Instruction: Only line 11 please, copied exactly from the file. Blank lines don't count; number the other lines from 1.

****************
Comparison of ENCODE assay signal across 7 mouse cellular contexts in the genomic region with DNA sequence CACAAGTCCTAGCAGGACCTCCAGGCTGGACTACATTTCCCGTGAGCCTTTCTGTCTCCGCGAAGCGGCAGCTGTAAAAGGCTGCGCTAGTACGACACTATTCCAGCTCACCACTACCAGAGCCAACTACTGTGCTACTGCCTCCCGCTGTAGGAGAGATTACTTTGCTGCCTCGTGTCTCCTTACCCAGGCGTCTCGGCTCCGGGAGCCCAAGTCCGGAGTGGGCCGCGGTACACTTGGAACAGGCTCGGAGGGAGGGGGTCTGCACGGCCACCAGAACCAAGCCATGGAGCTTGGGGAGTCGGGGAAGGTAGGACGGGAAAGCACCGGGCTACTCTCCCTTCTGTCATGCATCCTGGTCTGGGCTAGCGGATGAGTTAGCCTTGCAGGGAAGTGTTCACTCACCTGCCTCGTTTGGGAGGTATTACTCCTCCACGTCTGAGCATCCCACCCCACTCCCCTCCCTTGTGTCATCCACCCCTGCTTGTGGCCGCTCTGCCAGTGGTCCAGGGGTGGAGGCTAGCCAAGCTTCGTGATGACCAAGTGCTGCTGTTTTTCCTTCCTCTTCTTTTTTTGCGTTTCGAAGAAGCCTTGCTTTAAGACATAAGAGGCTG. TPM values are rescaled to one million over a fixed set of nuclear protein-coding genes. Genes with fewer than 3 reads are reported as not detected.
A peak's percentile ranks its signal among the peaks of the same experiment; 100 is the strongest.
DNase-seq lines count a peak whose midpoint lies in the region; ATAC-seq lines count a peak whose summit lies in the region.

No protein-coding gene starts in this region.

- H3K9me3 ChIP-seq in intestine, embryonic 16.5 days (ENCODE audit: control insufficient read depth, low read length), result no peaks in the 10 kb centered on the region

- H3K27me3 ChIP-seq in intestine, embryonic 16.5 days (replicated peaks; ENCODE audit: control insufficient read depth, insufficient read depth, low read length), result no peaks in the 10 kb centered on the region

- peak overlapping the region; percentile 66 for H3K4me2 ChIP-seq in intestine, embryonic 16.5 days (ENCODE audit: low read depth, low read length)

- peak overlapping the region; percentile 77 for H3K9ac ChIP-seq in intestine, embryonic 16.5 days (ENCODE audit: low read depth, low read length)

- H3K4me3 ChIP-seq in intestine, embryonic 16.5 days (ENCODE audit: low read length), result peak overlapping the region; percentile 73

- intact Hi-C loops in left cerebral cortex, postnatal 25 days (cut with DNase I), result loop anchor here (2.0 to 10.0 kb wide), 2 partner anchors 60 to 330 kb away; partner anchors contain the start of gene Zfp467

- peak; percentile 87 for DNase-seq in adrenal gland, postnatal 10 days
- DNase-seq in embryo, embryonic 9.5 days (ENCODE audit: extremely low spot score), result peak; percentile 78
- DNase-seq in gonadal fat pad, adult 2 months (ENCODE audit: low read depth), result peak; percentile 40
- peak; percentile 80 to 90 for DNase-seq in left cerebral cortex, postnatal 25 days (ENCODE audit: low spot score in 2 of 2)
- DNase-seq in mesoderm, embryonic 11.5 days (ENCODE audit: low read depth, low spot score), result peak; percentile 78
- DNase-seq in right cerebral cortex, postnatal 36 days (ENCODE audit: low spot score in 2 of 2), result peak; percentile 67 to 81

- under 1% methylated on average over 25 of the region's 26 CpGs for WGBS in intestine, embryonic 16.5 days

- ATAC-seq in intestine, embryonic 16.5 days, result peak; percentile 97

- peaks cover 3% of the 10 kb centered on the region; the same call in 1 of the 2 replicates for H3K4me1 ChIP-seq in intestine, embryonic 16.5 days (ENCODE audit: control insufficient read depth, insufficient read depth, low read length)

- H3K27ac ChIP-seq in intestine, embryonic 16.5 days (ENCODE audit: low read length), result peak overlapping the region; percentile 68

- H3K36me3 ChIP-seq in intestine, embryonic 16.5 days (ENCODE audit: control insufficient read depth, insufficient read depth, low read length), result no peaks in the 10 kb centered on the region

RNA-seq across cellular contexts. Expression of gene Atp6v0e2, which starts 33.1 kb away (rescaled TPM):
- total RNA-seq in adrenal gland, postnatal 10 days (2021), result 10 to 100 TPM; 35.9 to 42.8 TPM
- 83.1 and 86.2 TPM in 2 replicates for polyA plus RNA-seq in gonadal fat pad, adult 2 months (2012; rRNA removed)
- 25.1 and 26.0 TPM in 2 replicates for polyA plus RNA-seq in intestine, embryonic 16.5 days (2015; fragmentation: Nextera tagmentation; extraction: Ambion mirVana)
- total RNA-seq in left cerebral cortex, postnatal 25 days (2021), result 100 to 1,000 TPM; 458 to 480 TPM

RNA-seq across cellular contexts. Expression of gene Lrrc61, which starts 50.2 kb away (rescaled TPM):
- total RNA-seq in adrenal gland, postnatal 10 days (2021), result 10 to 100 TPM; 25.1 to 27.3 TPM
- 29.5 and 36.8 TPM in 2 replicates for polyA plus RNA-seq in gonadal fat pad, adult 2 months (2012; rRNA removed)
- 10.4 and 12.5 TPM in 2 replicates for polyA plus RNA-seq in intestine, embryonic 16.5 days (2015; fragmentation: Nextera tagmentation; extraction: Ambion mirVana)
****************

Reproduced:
- peak; percentile 87 for DNase-seq in adrenal gland, postnatal 10 days